The Dawn of Everything: A New History of Humanity – A Non-Linear Anarchist Reading of World History

It’s an ideology that inspires fear and loathing in equal measure. Anarchism or the conviction that the state – and its pantheon of agents including potentates, scribblers, soldiers, and priests – is a parasite of society and inherently oppressive and evil – and wholly unnecessary as well.

Power corrupts and absolute power corrupts absolutely. Perhaps Mao was right on at least one count: political power ultimately grows out of the gun barrel (or in times past, was delivered by the edge of a sword). The nation state, the highest form of political organisation, has been awarded an absolute monopoly over life and death and, as such, cannot escape its predestined fate. By design and conception, the state is corrupt. Thus spoke the anarchist.

The opposing argument holds that a stable and progressive civilisation needs structured order and organisation to grow and prosper – and, indeed, offer protection to its members: that being the state’s very raison d’être and why it was entrusted with monopoly powers. However, in practice that crucial state function – the suspension of the law of the jungle – is often a mere afterthought. Proof of the assertion that the state serves to protect against anarchy is said to be grounded in history. It is widely deemed indisputable.

The conventional reading of history postulates that humankind only embarked on a sustained and rapid trajectory of development after it shed the nomadic meanderings of prehistoric man and settled down to work the land and form communities. This first occurred in the Levant about 23,000 years ago. Here, Neolithic farmers domesticated and cultivated founder crops including barley, lentils, peas, flax, and emmer and einkorn wheat.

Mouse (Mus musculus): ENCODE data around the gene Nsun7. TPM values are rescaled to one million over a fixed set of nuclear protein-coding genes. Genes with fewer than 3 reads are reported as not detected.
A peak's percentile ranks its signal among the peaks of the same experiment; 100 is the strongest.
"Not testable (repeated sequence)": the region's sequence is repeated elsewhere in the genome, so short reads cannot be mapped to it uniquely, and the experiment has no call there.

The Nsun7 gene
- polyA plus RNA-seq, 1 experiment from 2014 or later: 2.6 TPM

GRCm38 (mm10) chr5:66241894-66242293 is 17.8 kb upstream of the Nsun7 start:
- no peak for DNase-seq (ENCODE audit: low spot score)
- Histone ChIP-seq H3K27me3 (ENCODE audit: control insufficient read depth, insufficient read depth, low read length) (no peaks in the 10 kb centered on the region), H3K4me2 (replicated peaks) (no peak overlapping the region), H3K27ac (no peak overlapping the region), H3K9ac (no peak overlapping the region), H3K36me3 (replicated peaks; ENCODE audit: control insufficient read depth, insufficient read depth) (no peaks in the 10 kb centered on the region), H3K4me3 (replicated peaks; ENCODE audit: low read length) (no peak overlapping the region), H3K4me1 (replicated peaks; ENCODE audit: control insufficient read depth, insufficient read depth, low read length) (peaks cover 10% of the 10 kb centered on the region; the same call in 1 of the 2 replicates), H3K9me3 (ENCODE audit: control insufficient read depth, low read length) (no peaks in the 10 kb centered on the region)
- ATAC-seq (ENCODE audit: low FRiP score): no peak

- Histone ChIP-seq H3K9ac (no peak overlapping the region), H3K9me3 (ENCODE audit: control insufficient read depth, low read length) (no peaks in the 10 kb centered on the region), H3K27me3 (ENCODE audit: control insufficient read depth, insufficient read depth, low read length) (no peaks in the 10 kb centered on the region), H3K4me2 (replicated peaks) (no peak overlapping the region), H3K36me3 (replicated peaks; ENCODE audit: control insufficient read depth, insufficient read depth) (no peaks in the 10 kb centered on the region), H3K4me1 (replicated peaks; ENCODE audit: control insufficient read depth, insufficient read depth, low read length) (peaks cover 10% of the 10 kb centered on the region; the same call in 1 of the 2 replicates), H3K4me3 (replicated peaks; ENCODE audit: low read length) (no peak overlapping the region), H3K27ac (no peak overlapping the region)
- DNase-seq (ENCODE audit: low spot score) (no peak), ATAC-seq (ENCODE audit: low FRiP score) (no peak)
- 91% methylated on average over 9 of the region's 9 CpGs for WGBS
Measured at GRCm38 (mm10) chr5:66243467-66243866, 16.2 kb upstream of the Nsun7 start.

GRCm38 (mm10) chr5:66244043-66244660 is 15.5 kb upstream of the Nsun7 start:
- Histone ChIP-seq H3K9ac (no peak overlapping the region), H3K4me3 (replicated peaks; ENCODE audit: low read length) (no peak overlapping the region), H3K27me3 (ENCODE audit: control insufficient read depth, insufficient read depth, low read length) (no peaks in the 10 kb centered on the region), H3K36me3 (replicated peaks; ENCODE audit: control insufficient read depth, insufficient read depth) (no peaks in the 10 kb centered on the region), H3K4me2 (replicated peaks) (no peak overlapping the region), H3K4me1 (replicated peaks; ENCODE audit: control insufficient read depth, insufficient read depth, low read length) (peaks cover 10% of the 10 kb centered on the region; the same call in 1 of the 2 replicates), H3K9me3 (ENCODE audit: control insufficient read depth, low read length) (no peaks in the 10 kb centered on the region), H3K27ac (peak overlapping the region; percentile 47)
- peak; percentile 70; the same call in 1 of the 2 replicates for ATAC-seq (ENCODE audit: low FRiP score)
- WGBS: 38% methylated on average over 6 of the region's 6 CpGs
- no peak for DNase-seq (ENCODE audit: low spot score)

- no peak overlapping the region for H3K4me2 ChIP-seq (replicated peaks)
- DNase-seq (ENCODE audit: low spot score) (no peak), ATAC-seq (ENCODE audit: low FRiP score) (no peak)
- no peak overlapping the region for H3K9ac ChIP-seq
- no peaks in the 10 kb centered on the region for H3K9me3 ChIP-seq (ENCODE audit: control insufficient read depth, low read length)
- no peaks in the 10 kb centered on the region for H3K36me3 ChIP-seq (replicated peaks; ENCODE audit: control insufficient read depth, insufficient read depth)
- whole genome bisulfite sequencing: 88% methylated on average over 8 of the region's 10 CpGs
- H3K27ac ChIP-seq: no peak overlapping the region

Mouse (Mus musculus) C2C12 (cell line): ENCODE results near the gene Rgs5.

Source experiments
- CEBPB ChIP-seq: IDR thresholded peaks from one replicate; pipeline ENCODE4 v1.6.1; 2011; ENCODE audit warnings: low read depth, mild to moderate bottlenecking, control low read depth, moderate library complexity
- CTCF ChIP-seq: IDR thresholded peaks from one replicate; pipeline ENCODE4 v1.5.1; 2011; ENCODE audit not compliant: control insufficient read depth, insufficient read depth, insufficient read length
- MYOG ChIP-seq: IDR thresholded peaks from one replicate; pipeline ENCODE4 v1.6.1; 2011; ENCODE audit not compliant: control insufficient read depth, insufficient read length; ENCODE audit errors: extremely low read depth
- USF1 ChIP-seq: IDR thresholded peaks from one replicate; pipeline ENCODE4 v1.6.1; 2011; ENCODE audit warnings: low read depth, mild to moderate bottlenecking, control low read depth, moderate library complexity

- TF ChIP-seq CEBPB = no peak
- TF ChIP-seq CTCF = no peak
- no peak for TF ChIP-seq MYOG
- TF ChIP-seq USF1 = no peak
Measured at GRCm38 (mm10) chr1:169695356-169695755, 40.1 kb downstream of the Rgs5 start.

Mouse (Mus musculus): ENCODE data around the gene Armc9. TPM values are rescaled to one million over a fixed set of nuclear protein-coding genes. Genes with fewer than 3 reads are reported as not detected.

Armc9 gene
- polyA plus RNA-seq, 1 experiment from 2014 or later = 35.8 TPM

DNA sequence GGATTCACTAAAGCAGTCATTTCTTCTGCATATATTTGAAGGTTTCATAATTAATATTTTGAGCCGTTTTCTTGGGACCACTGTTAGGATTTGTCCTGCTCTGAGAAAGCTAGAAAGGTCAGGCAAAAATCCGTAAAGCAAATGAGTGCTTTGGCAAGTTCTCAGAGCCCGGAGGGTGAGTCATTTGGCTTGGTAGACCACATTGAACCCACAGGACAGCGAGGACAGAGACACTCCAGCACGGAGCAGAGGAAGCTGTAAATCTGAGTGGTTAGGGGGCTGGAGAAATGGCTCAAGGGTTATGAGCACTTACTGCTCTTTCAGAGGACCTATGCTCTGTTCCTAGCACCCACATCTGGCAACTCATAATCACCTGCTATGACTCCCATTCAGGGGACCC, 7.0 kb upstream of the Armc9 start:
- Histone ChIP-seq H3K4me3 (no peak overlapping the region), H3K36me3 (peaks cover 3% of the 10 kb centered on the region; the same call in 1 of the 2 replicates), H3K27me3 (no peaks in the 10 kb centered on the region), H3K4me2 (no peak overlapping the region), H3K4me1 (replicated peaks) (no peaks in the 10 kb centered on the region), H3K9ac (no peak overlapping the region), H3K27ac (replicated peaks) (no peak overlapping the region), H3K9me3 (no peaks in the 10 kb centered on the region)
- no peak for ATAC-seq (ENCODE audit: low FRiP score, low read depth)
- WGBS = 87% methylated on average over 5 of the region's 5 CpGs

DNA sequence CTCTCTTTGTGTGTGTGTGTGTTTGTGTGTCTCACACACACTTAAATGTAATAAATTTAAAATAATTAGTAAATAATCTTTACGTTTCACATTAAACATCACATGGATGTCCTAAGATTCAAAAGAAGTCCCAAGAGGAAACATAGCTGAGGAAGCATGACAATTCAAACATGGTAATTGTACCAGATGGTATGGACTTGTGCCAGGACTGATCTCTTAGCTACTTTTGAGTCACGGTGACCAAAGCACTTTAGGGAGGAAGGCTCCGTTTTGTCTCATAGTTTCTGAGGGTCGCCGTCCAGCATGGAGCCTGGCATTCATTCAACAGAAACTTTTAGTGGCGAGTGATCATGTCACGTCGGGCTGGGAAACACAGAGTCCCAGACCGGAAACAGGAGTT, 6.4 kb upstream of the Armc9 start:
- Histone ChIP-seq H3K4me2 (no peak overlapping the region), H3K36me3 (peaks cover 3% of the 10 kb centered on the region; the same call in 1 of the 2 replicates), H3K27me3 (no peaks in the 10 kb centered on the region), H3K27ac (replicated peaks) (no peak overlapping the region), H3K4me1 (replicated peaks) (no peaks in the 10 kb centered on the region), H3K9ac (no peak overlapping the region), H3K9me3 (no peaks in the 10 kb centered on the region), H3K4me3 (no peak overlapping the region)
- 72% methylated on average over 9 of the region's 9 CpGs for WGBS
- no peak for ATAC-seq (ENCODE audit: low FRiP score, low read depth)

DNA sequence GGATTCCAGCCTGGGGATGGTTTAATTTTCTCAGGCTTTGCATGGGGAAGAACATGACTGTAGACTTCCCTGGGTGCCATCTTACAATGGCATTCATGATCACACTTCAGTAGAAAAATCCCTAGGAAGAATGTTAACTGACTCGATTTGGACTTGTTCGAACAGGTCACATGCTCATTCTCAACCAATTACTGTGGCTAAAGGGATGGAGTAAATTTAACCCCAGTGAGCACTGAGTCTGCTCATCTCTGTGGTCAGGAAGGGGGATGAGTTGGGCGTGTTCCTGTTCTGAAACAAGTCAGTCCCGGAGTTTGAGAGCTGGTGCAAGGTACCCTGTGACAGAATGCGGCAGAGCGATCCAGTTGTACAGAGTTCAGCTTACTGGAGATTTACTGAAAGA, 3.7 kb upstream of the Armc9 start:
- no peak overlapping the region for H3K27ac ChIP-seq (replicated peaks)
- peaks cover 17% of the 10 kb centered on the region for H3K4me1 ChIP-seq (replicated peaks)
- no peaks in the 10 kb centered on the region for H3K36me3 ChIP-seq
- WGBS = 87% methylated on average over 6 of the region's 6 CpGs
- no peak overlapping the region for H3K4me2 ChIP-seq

The Curse of the Land

Over the next ten or so millennia, agriculture arose independently in at least nine geographies from Mesoamerica to China, India, and Ethiopia.

Farming bound its practitioners to the land, resulting in the appearance of the first semi-sedentary societies such as the Natufian Culture that stretched northwards from the edge of the Negev Desert to present-day Lebanon, Jordan, and Syria.

Tell Abu Hureyra, an archaeological site in Syria’s Upper Euphrates Valley, provides the earliest solid evidence of agriculture in the world. The first evidence of bread-making, dating from about 12,500 BCE, was found at Shubayqa, a site in north-eastern Jordan.

However, the first ‘proper’ civilisation was formed eight millennia ago when Sumerians agglomerated in villages throughout the Fertile Crescent and eventually invented the plough and figured out how to brew beer, completing the Neolithic Revolution and, incidentally, setting the stage for much human suffering and bondage.

However, farming was not an agent of steady and unequivocal progress. Ethnological and archaeological research warrants the conclusion that hunter-gatherers enjoyed longer lives and more robust health than their settled fellow man. Due to chronic malnutrition (caused by frequent crop failures) and the advent of new diseases, the average height of pioneering farmers dropped 13cm to 165cm for men and 155cm for women. Shockingly, average height only returned to its pre-Neolithic Revolution level in the mid-twentieth century. The paleo diet turned out to be not so bad after all.

Upending the Narrative